Called Qianmen Da Jie (Qianmen Street), this new development forms part of the traditional North-South axis of old Beijing. What is old about it, however, is debatable. It was not restored to its Yuan or Ming-dynasty origins because, as in the case of Prince Gong's Palace, historical photographs were employed, a medium which pushes Qianmen Street's history back only into the 1920s and 30s. The architectural styles are therefore of considerable diversity, with hybrid facades blending Eastern and Western designs dominating. Without any glaring shop windows and merchandise on display yet, this street is a very charming recreation of a time gone by fast and hard. Note that bold advertisement boards, so ubiquitous all over China, are absent from this streetscape. The one-track trolley is cute in a tourist sense, but really only a tiny remnant of the original circular system running alongside the old city walls of the Republican period.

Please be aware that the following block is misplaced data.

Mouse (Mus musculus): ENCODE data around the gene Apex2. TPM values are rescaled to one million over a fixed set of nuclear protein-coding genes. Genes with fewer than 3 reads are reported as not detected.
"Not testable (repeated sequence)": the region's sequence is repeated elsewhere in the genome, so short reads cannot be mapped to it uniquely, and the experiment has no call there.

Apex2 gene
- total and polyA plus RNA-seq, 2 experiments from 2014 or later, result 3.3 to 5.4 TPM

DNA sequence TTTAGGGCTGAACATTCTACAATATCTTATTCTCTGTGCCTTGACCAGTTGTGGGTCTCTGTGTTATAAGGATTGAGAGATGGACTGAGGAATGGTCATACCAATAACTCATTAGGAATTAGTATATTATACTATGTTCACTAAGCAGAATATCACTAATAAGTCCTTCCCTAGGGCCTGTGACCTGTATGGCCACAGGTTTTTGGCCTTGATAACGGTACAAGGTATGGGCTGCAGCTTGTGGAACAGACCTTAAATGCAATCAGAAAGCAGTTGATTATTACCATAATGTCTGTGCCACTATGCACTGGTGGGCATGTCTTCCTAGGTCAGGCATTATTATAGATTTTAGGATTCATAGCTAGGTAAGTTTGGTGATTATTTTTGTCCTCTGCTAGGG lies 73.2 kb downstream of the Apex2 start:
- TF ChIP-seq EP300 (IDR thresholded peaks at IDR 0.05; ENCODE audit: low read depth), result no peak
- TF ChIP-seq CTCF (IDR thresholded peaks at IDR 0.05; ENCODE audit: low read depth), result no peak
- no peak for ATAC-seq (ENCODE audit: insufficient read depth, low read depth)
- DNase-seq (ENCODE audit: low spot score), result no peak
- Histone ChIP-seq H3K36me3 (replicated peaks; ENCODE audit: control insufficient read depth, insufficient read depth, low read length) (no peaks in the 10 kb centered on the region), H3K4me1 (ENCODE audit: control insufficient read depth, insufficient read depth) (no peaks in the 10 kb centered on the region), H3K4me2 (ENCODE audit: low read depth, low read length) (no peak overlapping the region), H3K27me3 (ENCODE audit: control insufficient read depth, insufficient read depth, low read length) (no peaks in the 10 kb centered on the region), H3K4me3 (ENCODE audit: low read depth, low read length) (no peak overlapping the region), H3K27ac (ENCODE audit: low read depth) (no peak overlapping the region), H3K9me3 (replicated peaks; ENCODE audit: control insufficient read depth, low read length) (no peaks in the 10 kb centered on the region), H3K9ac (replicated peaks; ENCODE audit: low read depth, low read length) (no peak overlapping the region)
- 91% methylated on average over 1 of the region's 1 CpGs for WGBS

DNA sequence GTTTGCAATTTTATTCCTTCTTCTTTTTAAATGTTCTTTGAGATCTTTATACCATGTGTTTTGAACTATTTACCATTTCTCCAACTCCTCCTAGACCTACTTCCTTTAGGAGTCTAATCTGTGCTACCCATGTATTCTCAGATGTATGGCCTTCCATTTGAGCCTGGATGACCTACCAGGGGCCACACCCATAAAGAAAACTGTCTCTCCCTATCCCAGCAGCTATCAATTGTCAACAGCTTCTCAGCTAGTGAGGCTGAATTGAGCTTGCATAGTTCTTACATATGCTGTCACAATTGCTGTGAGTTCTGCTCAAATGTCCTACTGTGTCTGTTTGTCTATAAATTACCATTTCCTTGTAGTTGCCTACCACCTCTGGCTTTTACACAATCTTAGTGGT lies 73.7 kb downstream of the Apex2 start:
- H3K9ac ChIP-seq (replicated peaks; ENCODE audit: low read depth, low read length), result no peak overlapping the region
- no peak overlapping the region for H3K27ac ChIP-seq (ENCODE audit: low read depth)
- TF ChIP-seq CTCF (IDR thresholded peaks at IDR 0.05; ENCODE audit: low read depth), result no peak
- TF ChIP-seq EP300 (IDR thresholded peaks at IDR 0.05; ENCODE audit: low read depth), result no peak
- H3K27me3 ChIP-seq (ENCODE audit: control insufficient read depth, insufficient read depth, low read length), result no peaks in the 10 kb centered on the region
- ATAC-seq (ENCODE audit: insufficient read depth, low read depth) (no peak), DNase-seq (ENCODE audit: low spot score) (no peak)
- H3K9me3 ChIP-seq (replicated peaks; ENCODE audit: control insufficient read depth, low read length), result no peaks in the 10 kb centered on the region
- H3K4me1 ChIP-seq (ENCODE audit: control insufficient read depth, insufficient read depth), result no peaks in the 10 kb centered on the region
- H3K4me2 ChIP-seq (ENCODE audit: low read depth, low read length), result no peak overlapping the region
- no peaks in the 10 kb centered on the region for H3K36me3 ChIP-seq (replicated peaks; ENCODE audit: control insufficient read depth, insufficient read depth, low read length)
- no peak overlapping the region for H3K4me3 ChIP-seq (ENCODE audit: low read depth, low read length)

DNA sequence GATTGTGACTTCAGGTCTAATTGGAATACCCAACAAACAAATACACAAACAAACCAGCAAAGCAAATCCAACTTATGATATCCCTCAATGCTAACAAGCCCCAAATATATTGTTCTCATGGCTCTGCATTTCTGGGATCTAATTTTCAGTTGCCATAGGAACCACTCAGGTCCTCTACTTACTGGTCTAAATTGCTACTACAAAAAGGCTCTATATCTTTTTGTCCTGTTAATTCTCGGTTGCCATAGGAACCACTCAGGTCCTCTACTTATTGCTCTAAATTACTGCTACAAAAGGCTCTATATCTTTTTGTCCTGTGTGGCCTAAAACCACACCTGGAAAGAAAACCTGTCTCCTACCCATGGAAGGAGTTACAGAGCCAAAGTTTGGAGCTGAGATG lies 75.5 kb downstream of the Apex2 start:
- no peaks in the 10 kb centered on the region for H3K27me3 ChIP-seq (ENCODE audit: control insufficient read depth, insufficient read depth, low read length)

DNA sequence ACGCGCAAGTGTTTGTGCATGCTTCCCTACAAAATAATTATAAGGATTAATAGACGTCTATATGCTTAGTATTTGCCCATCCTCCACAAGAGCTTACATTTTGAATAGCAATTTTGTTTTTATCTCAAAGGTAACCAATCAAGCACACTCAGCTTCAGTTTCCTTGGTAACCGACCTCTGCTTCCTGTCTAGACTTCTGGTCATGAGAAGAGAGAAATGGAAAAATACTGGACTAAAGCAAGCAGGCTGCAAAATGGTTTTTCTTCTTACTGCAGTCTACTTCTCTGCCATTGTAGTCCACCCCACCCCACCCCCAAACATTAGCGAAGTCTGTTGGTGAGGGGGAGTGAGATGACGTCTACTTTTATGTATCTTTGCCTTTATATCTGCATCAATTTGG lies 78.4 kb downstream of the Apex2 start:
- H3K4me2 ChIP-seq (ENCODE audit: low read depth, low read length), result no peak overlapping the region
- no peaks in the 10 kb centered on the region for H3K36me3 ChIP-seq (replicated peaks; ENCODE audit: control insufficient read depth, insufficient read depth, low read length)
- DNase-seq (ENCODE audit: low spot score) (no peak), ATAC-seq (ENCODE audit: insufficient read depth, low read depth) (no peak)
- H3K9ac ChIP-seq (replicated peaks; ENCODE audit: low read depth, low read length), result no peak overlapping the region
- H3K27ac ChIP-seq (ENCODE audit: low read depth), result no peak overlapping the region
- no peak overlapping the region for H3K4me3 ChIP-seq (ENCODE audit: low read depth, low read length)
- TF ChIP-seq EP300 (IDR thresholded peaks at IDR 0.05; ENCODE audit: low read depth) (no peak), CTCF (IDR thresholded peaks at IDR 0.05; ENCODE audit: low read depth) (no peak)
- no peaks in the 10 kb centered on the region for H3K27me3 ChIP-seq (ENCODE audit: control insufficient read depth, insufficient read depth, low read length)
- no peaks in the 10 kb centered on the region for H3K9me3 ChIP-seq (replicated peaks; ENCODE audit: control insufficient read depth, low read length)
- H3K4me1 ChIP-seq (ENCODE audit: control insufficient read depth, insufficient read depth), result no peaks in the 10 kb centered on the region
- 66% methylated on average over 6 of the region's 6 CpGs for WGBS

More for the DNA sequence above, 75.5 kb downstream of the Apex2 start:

Intended to open for the Beijing Olympics in August 2008, the 845 m long street is now slated to be fully furnished and functional as a pedestrian shopping area by May 2009. Not only the delay of about one year is costly, but, as Michael Meyer attests in his book "The Last Days of Old Beijing - Life in the Vanishing Backstreets of a City Transformed
", its construction was a highly controversial enterprise, involving the demolition of almost entire (ancient) neighborhoods and the (oftentimes forced) relocation of thousands of long-time Dazhalan
Visited on a very cold January afternoon. When the lights came on, the street was totally transformed. Technically speaking, this project is extremely well executed.
Thomas H. Hahn, Ithaca, NY